Even if you don’t use the code, the approach could save your SRE team a lot of heartburn down the road.  Of course, if you do want to use it then just contact us at sre@rackn.com.

Six Perils of DIY Provisioning

This was posted by RackN CEO, Rob Hirschfeld, about his adventures in the field talking with real operators….

Today, I’m sharing a parable about always being focused on adding value. Recently, I was on a call with an IT Ops manager who insisted that his team had their on-premises operations under control with “python scripts and manual kickstart files” because they “really don’t change their infrastructure setup.” He explained that he and his team […]

via Apparently IT death smells like kickstart files. Six Reasons why. — Rob Hirschfeld

sre-seriesFor more about these topics, check out our SRE Series.

The Danger of SRE Backlogs

This post is part of an SRE series grounded in the ideas inspired by the Google SRE book. Every Ops team I know is underwater and doesn’t have the time to catch their breath. Why does the load increase and leave Ops behind? It’s because IT is increasingly fragmented and siloed by both new tech and […]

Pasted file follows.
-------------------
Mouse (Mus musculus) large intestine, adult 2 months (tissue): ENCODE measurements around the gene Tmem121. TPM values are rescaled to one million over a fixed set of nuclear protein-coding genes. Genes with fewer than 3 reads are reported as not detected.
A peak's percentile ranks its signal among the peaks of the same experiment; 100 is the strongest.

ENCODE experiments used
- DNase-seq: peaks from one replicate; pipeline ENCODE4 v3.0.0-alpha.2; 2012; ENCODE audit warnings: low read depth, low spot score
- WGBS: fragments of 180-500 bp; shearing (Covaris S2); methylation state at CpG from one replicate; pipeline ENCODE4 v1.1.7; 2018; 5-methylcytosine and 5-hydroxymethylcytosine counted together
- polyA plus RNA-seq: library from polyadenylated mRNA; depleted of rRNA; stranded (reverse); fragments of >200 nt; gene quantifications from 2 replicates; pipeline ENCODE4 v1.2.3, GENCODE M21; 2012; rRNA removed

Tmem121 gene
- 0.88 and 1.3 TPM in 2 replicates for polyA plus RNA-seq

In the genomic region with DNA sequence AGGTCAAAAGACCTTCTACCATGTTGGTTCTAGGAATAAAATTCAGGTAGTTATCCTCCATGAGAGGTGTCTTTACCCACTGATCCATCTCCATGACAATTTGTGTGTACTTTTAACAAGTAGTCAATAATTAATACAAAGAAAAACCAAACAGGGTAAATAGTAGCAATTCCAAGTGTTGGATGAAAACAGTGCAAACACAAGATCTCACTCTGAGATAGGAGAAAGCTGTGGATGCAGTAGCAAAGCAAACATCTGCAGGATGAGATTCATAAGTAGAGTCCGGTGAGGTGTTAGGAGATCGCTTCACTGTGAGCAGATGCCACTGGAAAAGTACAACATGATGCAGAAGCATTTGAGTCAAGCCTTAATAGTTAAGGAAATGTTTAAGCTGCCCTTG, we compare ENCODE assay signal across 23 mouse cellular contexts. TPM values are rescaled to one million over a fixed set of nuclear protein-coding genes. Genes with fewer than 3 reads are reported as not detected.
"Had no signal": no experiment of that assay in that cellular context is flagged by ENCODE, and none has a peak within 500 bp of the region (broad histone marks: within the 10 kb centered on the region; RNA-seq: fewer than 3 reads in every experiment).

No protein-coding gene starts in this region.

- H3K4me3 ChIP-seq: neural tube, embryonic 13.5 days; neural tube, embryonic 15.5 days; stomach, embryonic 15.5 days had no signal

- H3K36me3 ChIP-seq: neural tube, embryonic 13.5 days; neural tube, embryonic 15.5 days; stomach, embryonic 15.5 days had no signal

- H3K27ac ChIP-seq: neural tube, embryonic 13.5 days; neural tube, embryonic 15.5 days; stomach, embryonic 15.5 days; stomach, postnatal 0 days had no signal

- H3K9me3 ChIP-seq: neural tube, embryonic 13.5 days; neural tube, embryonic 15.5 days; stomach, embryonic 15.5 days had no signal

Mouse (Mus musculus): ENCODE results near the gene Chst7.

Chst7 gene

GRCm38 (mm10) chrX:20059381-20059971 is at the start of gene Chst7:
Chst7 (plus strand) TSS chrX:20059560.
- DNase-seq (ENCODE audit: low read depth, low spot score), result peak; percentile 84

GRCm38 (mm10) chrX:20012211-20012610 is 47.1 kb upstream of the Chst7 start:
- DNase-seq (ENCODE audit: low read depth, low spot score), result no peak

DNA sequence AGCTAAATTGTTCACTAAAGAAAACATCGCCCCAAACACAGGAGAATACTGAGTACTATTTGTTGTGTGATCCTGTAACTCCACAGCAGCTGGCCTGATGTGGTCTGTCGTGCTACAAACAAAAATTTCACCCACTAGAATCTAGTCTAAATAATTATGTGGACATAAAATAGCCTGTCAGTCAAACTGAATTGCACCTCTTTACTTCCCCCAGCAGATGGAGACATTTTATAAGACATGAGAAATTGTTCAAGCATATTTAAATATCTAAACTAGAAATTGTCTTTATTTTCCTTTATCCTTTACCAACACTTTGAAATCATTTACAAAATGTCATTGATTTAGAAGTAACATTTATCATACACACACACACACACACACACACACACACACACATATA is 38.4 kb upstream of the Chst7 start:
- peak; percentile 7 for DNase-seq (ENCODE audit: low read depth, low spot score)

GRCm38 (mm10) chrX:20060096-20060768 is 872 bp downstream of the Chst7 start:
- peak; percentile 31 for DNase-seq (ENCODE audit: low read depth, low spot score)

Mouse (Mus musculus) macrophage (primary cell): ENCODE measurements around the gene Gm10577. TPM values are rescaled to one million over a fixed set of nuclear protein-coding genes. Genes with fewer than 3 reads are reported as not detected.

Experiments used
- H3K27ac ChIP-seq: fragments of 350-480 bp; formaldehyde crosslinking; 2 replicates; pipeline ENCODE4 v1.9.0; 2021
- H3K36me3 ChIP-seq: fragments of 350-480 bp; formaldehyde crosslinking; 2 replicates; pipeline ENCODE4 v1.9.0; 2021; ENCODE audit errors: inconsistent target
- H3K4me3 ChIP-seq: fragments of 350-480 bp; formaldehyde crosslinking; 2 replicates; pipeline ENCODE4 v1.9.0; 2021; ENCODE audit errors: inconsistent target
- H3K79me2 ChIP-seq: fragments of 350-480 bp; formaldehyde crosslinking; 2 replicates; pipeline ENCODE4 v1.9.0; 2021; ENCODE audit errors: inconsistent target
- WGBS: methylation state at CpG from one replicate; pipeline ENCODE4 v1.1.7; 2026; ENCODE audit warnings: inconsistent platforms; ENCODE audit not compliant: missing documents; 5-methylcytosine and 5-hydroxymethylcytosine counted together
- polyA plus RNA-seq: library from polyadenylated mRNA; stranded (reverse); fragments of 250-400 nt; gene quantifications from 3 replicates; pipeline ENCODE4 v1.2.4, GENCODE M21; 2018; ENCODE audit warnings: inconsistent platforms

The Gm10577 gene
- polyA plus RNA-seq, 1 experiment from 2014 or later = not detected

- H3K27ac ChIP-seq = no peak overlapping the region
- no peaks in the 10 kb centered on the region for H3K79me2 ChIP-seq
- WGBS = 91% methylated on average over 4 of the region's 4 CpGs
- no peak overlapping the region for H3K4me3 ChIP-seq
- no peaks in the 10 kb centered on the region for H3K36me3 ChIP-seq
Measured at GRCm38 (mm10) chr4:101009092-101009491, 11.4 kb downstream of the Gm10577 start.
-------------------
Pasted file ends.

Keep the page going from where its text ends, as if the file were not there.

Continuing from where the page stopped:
via Spiraling Ops Debt & the SRE coding imperative — Rob Hirschfeld

Surgical Ansible & Script Injections before, during or after deployment

RackN CEO, Rob Hirschfeld, has been posting about our unique composable operations approach with Digital Rebar to enable hybrid infrastructure and mix-and-match underlay tooling.

This post shows some remarkable flexibility enabled by the approach that allow operators to take limited, secure operations against running systems.

via Surgical Ansible & Script Injections before, during or after deployment. — Rob Hirschfeld

 

Digital Rebar Training Videos